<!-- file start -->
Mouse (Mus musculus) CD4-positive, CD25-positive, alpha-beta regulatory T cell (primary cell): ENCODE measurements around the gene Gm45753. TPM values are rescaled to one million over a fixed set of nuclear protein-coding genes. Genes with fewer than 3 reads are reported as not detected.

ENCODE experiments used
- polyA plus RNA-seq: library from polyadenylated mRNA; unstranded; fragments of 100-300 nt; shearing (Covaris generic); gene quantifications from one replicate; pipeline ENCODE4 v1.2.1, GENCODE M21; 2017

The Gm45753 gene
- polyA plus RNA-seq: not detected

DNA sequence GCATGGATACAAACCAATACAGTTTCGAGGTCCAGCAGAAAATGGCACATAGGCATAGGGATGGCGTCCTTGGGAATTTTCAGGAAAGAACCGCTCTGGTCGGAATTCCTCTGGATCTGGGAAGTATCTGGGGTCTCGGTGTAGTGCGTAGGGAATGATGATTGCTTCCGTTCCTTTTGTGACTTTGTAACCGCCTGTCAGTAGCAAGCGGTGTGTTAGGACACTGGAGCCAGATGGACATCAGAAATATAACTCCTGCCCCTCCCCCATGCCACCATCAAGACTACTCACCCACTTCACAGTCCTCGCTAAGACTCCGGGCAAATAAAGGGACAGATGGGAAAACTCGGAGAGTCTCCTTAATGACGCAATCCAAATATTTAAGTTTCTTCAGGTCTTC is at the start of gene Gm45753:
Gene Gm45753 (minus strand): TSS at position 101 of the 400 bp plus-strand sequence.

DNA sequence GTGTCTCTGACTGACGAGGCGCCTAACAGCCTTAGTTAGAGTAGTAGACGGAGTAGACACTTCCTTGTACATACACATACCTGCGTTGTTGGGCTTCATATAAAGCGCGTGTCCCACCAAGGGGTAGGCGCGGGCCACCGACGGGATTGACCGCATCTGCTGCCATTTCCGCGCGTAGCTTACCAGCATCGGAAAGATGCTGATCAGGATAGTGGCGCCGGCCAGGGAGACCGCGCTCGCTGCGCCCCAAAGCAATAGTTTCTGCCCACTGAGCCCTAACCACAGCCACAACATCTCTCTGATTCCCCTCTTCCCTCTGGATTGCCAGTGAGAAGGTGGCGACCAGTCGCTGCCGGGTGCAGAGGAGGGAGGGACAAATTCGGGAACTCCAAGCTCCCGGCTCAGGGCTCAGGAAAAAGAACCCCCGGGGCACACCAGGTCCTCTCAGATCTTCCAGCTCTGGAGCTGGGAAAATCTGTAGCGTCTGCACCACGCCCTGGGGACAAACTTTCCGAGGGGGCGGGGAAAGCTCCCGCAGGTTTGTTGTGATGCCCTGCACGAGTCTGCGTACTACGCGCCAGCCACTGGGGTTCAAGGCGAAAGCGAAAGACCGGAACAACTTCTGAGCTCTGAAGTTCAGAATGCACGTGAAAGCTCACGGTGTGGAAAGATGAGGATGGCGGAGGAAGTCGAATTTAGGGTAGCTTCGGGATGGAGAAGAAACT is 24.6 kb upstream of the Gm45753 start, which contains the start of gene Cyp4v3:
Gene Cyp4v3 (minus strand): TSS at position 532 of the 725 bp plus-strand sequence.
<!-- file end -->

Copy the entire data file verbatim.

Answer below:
Mouse (Mus musculus) CD4-positive, CD25-positive, alpha-beta regulatory T cell (primary cell): ENCODE measurements around the gene Gm45753. TPM values are rescaled to one million over a fixed set of nuclear protein-coding genes. Genes with fewer than 3 reads are reported as not detected.

ENCODE experiments used
- polyA plus RNA-seq: library from polyadenylated mRNA; unstranded; fragments of 100-300 nt; shearing (Covaris generic); gene quantifications from one replicate; pipeline ENCODE4 v1.2.1, GENCODE M21; 2017

The Gm45753 gene
- polyA plus RNA-seq: not detected

DNA sequence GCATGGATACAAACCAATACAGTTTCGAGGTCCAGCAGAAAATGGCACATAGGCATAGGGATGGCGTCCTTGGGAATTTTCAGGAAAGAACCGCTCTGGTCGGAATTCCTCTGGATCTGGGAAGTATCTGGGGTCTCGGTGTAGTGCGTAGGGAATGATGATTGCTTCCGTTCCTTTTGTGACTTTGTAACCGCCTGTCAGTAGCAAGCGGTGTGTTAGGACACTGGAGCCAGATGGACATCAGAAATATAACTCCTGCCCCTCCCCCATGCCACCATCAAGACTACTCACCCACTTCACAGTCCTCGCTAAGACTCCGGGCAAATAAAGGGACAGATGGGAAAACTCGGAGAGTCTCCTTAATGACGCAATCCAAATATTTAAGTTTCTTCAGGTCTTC is at the start of gene Gm45753:
Gene Gm45753 (minus strand): TSS at position 101 of the 400 bp plus-strand sequence.

DNA sequence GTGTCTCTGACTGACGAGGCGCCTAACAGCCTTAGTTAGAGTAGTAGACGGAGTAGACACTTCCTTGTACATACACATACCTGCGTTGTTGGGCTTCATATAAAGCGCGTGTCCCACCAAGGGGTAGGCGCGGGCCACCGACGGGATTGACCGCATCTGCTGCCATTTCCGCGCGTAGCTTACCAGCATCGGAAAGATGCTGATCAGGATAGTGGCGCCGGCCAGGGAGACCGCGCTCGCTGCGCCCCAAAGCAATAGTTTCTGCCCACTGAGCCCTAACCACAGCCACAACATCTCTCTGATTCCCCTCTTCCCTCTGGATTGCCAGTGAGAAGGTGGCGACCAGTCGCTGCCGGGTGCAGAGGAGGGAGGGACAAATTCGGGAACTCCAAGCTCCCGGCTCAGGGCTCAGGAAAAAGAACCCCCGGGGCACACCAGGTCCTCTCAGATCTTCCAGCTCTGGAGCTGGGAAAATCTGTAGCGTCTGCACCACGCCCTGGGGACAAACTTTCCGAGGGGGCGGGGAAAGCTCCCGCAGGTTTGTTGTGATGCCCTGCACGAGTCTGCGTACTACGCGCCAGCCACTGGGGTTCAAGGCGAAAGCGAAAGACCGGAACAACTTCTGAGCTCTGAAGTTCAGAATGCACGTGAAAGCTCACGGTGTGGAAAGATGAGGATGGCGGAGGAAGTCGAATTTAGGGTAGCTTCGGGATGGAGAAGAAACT is 24.6 kb upstream of the Gm45753 start, which contains the start of gene Cyp4v3:
Gene Cyp4v3 (minus strand): TSS at position 532 of the 725 bp plus-strand sequence.